Tumbler Build - For cleaning plasma cut parts.

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13 Apr 2020 09:15 #163858 by thefabricator03
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13 Apr 2020 09:29 #163859 by rodw
Looking good Stefan!
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14 Apr 2020 13:13 #163947 by thefabricator03
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15 Apr 2020 08:29 #164032 by thefabricator03
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15 Apr 2020 08:30 - 15 Apr 2020 11:41 #164034 by thefabricator03
Tom,

Do you have any tip on setting up my VFD?
Last edit: 15 Apr 2020 11:41 by thefabricator03.
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15 Apr 2020 10:17 #164050 by rodw
I have a tip for you. Its called a VFD (Variable Frequency Drive) :laugh: :laugh: :laugh:

Seriously though other than the fact I have one sitting here I have never used one. I have a mate who lives in my street who is a bit of an expert on them. But the wiring is simple but there is a bit in the programming. He typically uses the existing knob as a speed control but you can use an external one. Sing out if you need help, I might be able to enlist his help...
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15 Apr 2020 11:29 - 15 Apr 2020 11:42 #164052 by thefabricator03

I have a tip for you. Its called a VFD (Variable Frequency Drive) :laugh: :laugh: :laugh:

Seriously though other than the fact I have one sitting here I have never used one. I have a mate who lives in my street who is a bit of an expert on them. But the wiring is simple but there is a bit in the programming. He typically uses the existing knob as a speed control but you can use an external one. Sing out if you need help, I might be able to enlist his help...


Thanks Rod,

I have been reading the manual and it looks pretty straight forward. I was thinking about using an industrial potentiometer for speed control as it has a input for one.

The only thing I am not really sure of is how to work my E-stops into the wiring. When they are pressed I want to shut down power to the motor instantly. I will do some more reading but the VFD has 5 digital inputs I can use for E-stop control but I am not sure how to cut power from the motor without turning power off to the VFD.


Would it be as simple as wiring a Contactor in between the motor and VFD? And controlling the contactor with the VFD relay output? I am thinking I still need a way to stop the power in case the VFD malfunctions.
Last edit: 15 Apr 2020 11:42 by thefabricator03.

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15 Apr 2020 11:50 #164053 by thefabricator03

I have a tip for you. Its called a VFD (Variable Frequency Drive) :laugh: :laugh: :laugh:


Since you mentioned it I went back and checked my spelling, I have been spelling it VDF for some unknown reason. Makes me paranoid now about what else I have been misspelling :unsure:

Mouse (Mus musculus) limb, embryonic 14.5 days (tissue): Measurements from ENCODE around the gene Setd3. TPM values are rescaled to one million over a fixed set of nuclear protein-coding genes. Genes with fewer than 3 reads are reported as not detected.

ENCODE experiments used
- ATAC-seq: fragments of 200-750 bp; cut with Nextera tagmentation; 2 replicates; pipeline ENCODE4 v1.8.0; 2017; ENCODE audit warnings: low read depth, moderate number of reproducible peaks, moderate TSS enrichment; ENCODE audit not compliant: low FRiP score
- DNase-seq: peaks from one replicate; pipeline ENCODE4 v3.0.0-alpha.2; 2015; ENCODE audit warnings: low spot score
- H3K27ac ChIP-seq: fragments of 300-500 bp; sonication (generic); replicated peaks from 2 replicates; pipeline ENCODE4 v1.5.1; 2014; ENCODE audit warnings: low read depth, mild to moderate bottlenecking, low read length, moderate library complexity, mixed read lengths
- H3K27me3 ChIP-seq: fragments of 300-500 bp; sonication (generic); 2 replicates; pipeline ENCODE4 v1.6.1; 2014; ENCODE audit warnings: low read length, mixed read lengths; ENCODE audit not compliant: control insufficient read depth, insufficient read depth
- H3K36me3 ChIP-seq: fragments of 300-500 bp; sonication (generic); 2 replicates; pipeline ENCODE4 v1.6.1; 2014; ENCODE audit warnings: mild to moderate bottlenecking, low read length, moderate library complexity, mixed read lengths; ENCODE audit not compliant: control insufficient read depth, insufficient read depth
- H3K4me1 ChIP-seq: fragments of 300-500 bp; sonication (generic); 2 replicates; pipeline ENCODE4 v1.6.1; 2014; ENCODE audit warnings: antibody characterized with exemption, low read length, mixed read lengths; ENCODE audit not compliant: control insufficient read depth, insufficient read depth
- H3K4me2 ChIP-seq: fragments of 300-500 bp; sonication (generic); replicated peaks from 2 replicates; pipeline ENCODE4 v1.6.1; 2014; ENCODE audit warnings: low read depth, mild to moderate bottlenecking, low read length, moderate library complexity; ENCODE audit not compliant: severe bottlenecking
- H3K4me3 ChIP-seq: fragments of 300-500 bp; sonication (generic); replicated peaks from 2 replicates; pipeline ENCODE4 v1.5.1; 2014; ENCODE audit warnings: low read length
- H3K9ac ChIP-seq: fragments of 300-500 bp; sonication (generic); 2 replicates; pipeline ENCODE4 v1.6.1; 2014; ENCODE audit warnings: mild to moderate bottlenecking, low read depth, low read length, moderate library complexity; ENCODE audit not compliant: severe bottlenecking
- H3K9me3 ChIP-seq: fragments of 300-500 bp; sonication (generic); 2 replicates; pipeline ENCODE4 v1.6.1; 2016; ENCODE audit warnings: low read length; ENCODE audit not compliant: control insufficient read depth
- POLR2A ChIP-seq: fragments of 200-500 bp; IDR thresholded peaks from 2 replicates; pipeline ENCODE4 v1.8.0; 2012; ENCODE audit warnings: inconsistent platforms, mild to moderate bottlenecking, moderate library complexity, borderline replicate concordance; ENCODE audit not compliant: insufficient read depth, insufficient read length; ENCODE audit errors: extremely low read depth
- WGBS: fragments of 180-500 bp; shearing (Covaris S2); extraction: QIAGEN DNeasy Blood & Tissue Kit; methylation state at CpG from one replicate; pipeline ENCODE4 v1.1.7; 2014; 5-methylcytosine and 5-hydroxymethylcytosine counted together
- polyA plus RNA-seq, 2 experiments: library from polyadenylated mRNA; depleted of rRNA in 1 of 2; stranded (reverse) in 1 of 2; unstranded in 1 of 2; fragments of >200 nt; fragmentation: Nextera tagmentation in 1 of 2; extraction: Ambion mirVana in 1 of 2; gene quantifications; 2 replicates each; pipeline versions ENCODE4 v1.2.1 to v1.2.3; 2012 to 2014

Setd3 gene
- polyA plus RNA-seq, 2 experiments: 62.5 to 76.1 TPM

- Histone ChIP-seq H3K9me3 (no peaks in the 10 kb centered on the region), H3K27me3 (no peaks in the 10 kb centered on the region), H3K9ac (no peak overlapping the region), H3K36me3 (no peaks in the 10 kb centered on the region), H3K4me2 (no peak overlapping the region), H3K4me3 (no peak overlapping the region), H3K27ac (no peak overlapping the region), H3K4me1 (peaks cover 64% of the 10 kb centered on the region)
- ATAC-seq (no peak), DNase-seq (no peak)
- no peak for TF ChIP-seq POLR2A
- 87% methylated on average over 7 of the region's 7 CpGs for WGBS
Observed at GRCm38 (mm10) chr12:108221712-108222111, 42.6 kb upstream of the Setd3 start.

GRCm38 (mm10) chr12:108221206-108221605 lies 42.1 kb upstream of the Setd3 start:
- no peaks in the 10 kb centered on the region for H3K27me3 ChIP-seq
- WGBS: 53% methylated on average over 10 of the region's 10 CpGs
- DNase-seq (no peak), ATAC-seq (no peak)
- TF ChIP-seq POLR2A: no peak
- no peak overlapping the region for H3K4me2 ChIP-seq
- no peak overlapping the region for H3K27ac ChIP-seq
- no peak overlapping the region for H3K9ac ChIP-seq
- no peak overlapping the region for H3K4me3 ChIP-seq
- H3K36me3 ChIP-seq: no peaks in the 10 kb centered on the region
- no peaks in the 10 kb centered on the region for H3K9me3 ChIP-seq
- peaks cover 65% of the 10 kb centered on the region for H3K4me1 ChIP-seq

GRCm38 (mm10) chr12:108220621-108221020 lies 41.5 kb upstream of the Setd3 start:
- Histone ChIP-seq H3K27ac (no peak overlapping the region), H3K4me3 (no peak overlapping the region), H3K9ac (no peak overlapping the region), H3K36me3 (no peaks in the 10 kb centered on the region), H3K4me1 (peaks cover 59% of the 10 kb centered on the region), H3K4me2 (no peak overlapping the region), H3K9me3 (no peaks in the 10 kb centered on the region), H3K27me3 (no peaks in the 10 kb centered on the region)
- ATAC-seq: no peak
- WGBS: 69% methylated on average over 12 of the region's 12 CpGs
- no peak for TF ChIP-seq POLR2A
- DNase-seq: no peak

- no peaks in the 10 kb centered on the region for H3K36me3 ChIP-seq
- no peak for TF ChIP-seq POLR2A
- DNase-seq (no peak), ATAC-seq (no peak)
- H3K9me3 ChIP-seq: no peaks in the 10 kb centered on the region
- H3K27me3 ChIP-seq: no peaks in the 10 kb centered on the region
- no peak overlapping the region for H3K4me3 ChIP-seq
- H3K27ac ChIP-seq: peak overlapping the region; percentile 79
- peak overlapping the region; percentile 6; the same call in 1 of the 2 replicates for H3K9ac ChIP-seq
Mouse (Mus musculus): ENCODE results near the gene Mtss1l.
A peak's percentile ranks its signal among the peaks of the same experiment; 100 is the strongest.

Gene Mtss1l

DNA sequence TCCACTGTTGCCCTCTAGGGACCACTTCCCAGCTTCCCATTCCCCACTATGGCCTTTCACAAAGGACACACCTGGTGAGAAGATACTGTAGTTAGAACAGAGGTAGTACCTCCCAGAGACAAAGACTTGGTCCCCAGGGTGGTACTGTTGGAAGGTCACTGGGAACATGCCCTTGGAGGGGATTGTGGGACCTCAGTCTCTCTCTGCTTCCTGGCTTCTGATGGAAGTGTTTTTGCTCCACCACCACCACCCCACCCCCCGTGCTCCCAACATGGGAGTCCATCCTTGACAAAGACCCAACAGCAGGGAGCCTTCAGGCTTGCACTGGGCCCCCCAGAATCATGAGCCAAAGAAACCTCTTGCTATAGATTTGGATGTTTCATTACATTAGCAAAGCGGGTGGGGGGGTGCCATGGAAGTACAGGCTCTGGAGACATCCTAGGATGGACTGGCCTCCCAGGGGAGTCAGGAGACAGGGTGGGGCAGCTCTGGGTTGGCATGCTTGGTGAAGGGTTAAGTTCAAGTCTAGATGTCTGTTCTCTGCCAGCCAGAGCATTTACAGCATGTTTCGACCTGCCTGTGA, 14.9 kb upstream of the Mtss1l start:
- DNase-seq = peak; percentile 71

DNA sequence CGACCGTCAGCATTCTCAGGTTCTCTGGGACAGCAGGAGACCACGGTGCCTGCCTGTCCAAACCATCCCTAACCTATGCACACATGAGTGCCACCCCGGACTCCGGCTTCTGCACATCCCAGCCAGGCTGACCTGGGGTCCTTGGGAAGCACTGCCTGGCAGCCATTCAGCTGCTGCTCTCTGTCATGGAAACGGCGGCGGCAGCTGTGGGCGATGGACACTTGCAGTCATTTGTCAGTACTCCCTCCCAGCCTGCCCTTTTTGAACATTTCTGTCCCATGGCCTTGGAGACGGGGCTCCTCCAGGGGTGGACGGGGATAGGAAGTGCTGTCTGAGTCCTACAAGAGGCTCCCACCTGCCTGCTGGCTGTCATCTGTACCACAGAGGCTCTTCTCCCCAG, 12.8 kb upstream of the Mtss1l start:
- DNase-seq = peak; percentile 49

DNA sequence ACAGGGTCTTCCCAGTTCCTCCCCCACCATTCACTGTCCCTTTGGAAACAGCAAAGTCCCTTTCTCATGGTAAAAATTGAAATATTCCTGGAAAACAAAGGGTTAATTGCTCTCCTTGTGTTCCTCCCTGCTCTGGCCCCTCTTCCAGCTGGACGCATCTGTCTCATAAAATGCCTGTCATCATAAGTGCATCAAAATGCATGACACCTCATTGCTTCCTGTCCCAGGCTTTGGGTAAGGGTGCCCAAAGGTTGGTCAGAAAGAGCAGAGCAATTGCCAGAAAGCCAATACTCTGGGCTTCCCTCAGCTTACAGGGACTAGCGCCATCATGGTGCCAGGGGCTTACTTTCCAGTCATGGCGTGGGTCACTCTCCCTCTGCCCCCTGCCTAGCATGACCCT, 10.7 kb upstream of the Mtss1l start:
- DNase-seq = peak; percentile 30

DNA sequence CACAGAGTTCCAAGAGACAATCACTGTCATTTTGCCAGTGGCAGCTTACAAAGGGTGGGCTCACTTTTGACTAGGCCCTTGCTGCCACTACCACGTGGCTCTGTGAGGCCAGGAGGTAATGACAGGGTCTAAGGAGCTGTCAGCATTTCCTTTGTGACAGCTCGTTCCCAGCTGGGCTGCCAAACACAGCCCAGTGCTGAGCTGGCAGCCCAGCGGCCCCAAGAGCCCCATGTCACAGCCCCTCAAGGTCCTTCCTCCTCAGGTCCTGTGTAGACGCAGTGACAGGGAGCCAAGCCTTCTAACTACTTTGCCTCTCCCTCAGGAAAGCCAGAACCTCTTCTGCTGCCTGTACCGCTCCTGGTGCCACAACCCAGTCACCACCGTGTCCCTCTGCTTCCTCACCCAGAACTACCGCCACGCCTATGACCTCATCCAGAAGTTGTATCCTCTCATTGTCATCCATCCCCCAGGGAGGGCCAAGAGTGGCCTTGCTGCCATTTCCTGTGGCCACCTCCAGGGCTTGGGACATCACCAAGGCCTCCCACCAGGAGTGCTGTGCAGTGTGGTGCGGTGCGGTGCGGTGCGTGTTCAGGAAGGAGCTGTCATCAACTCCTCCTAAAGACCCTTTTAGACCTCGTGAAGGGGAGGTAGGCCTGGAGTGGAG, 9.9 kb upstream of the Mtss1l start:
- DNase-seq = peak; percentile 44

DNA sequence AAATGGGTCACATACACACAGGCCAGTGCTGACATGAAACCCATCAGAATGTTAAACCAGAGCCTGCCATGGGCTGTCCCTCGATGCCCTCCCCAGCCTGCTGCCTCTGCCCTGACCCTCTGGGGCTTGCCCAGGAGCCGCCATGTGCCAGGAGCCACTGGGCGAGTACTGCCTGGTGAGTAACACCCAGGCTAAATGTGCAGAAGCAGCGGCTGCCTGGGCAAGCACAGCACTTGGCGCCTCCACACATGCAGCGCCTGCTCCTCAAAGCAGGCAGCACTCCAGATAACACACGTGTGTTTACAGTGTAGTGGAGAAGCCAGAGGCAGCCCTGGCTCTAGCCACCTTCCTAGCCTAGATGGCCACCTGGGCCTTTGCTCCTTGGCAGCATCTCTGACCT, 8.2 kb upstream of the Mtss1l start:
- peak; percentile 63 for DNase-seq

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15 Apr 2020 11:52 #164054 by tommylight

Tom,

Do you have any tip on setting up my VDF?

What type ?
I do have 2 of them here collecting dust, as luck would have it, yesterday i was reading the manual for the Dinverter one (3X380-480V, 2.2KW) and it can do RS485 AND RS422 !!! Nice, will have to mess more with it later on.
Some general tips:
Since it is going to be moving heavy stuff, set the spin up delay to 1 or 2 seconds, and spin down to 2 or 3 seconds.
Try to keep it around 50 or 60 Hz as normal motors will not like faster rotation and will eventually wear the bearings.
Some new VFD's have an Auto Tuning feature, use it if you can, it can greatly improve efficiency, hence less heat and strain on the motor.
Worm gear is the best choice for use in this case as it does not allow the constantly changing load to impact the motor, making it slip while rotating.
Get a simple adjustable timer, so you do not have to wait for it to finish, thank me later. :)
Almost all VFD's have inputs for a motor thermistor, find one and strap it to the motor, in case something gets stuck inside of the tumbler causing more load, it will save the motor from going up in smoke.
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15 Apr 2020 12:01 #164055 by tommylight
It can also be done without a VFD, just find a thermal fuse, 3 phase. It will work, but you loose the ability to adjust the speed ( although some motors can do 2 speeds depending on if wired as star or triangle ).
I do have some of the those thermal fuses here, they are made to be attached to the relay directly and and can save the motor if any of the phases get loaded more than it should. They are all adjustable as to the current they will trip.
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